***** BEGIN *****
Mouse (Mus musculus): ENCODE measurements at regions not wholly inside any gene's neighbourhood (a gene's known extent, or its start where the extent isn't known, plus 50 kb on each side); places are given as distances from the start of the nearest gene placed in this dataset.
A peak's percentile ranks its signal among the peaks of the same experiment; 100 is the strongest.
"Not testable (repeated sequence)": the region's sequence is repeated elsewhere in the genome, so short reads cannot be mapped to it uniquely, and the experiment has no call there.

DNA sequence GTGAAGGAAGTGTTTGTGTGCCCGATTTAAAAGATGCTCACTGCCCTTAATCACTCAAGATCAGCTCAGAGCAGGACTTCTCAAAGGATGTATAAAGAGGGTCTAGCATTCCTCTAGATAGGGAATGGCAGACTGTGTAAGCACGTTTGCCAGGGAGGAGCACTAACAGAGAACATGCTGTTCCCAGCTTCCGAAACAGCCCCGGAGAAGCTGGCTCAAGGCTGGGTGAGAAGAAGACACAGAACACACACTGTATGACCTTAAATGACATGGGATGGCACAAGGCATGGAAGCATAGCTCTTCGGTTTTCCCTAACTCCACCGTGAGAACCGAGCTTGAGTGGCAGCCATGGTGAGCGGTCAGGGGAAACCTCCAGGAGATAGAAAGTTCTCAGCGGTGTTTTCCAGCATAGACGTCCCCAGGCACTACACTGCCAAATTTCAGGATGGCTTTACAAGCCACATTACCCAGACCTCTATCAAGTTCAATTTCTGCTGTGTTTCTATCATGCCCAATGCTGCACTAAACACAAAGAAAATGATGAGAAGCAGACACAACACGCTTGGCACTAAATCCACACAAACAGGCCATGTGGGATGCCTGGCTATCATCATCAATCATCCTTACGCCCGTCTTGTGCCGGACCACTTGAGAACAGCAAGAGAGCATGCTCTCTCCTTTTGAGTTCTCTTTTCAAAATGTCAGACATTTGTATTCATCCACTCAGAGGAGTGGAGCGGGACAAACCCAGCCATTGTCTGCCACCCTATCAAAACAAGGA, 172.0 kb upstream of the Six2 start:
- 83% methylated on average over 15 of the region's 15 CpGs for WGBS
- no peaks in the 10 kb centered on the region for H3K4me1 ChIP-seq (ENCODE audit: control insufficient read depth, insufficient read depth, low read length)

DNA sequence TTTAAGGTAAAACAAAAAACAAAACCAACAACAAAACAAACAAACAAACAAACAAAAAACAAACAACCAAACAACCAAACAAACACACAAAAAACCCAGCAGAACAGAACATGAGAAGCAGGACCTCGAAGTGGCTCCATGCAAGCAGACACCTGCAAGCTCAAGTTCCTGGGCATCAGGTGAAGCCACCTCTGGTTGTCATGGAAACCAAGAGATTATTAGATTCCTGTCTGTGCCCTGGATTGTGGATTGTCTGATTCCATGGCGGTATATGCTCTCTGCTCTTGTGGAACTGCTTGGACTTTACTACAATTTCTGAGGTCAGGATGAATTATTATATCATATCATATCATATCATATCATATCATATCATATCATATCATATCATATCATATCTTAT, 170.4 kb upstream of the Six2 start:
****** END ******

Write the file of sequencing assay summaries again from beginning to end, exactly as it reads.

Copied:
Mouse (Mus musculus): ENCODE measurements at regions not wholly inside any gene's neighbourhood (a gene's known extent, or its start where the extent isn't known, plus 50 kb on each side); places are given as distances from the start of the nearest gene placed in this dataset.
A peak's percentile ranks its signal among the peaks of the same experiment; 100 is the strongest.
"Not testable (repeated sequence)": the region's sequence is repeated elsewhere in the genome, so short reads cannot be mapped to it uniquely, and the experiment has no call there.

DNA sequence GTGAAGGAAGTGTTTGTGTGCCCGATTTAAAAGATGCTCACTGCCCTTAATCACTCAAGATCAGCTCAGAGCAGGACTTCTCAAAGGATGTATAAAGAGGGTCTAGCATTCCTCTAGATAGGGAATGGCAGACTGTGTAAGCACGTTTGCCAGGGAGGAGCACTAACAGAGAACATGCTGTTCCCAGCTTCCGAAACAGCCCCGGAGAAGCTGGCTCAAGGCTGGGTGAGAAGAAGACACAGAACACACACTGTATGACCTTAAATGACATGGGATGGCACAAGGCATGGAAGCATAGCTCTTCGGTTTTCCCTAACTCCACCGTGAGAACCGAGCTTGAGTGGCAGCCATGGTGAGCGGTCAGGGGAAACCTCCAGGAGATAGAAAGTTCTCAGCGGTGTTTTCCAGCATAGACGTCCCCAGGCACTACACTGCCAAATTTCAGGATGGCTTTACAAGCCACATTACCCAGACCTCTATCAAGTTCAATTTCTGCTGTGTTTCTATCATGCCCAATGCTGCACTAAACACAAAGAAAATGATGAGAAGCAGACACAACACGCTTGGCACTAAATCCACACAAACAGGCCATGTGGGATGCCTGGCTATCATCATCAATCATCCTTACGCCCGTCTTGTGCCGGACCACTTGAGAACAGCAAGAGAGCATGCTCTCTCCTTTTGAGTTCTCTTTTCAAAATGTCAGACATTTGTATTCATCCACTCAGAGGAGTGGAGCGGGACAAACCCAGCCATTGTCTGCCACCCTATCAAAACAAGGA, 172.0 kb upstream of the Six2 start:
- 83% methylated on average over 15 of the region's 15 CpGs for WGBS
- no peaks in the 10 kb centered on the region for H3K4me1 ChIP-seq (ENCODE audit: control insufficient read depth, insufficient read depth, low read length)

DNA sequence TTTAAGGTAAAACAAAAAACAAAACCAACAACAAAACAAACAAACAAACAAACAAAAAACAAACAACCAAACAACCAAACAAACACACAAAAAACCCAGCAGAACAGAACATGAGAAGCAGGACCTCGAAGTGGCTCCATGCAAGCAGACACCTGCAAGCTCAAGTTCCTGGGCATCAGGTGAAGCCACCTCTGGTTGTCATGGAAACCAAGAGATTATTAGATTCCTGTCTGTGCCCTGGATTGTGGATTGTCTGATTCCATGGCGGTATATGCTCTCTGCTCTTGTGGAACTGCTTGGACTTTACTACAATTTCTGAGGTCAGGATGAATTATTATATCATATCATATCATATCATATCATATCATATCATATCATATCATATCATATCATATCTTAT, 170.4 kb upstream of the Six2 start: